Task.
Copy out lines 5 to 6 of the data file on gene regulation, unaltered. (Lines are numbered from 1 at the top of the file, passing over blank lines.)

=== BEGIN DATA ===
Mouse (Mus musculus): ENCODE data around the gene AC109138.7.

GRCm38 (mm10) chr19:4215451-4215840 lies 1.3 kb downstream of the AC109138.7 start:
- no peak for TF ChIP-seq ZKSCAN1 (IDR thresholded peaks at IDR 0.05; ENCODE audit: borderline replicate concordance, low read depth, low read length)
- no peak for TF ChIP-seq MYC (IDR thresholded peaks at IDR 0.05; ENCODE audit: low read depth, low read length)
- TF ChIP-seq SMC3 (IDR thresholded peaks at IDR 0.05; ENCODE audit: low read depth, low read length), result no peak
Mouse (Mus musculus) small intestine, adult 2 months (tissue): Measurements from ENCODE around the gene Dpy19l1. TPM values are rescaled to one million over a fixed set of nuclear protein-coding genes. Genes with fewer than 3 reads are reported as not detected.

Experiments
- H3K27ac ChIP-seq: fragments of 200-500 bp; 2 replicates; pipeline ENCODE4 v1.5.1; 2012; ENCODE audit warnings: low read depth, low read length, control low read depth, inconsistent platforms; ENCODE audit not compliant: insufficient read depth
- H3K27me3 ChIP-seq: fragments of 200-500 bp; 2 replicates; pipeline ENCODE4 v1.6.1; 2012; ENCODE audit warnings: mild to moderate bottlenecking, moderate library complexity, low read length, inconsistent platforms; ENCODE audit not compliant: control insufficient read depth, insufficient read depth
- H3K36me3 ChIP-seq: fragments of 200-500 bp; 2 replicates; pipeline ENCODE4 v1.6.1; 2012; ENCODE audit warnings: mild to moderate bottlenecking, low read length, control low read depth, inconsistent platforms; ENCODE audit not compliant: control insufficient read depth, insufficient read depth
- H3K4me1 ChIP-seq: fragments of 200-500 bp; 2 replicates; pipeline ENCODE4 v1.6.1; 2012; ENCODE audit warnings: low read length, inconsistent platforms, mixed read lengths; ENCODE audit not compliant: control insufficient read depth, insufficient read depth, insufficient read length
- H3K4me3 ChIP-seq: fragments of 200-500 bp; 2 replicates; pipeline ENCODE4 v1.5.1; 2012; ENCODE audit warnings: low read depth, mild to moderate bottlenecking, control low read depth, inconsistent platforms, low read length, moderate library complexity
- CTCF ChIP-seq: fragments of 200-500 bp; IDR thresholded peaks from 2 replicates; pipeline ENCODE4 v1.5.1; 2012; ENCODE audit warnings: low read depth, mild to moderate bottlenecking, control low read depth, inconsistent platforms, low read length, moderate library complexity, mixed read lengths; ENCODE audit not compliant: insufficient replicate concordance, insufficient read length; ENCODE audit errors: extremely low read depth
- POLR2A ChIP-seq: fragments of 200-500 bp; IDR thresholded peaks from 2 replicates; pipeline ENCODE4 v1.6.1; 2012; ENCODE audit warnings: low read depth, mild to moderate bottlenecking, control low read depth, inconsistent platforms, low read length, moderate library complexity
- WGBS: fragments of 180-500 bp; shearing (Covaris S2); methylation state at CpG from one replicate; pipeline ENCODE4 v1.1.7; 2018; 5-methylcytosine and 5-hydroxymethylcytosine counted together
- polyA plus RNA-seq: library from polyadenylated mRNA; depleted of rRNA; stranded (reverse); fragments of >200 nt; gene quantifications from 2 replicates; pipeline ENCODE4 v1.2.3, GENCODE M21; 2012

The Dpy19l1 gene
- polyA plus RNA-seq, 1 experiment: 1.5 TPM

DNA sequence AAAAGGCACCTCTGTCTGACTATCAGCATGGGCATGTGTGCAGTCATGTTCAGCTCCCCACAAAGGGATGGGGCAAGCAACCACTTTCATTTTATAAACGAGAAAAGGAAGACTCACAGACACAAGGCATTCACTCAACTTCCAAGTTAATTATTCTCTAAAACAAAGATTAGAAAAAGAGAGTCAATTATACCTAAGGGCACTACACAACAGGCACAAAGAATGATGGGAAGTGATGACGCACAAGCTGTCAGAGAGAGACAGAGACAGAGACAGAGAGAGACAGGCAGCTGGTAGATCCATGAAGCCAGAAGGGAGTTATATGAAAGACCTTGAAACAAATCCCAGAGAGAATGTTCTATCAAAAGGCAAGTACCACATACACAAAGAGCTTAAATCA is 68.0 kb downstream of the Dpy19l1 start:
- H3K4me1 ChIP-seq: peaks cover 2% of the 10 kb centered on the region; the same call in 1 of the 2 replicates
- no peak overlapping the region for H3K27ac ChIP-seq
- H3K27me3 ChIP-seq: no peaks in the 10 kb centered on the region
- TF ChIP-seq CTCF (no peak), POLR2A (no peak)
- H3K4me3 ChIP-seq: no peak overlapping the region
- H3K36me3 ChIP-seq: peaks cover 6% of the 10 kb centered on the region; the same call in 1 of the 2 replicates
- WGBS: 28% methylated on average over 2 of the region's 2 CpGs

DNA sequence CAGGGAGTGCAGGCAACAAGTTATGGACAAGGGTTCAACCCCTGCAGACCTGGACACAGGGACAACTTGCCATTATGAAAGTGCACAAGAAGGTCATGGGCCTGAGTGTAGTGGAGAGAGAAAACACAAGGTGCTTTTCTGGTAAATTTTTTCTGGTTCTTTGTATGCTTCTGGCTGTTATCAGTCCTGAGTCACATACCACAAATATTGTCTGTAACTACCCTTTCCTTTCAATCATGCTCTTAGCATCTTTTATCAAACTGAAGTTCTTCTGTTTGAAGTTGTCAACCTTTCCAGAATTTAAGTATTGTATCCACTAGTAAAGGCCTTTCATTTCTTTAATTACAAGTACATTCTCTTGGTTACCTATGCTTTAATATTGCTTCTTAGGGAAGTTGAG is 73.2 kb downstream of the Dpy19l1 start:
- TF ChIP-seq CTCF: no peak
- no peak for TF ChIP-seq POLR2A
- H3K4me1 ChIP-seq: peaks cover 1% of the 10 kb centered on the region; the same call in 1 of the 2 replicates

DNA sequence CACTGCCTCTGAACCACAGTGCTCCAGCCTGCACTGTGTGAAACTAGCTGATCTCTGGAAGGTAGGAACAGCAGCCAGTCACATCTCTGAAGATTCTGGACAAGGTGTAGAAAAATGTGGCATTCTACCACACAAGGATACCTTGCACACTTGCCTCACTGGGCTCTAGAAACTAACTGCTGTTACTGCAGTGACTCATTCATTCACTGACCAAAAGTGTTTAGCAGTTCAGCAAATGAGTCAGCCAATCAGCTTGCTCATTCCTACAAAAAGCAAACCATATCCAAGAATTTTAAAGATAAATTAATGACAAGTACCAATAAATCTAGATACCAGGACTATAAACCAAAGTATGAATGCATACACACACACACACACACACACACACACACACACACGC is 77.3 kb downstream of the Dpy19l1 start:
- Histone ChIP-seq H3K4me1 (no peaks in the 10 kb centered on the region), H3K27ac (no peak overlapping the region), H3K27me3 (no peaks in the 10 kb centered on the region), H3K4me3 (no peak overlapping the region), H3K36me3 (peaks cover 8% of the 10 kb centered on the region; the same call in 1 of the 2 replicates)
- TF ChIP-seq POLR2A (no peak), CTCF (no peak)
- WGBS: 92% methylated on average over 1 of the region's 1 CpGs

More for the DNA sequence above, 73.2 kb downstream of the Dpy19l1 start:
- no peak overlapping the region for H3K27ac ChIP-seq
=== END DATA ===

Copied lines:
- TF ChIP-seq SMC3 (IDR thresholded peaks at IDR 0.05; ENCODE audit: low read depth, low read length), result no peak
Mouse (Mus musculus) small intestine, adult 2 months (tissue): Measurements from ENCODE around the gene Dpy19l1. TPM values are rescaled to one million over a fixed set of nuclear protein-coding genes. Genes with fewer than 3 reads are reported as not detected.